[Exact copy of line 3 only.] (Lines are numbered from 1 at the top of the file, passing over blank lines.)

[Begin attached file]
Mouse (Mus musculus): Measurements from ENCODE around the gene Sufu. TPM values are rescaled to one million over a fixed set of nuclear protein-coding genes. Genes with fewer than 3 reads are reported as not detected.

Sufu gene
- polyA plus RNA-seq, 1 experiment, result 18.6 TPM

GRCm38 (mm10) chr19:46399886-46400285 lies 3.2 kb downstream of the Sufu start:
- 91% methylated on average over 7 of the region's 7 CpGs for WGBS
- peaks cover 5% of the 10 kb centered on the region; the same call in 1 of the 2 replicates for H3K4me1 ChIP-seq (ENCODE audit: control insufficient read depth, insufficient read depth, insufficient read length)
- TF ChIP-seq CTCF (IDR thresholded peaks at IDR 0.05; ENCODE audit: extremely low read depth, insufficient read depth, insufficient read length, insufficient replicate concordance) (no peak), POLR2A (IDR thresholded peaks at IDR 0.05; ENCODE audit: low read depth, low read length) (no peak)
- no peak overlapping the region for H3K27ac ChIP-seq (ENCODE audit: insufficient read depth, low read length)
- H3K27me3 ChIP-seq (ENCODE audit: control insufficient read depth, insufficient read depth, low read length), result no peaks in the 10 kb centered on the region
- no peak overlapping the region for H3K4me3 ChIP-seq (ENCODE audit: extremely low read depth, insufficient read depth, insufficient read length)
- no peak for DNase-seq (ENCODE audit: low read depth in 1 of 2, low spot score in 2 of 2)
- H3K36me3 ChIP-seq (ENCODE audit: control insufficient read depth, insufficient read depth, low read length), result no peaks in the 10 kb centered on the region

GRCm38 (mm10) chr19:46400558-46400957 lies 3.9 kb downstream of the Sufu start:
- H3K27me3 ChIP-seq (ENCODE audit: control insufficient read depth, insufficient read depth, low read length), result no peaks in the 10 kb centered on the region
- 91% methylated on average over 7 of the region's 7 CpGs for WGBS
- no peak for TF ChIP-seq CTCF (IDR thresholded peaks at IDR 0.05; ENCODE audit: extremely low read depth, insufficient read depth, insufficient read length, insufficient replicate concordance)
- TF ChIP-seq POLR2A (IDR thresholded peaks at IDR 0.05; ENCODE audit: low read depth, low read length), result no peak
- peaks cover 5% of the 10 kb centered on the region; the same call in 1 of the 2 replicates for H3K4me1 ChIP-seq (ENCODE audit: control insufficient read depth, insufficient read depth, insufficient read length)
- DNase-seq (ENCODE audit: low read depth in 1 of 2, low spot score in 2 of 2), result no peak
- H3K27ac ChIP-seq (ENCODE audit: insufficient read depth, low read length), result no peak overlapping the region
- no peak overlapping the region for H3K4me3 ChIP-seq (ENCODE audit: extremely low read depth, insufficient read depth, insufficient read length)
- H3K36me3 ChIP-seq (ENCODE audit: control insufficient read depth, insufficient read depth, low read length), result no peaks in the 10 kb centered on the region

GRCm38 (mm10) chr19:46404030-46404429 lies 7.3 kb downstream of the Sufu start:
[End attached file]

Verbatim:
- polyA plus RNA-seq, 1 experiment, result 18.6 TPM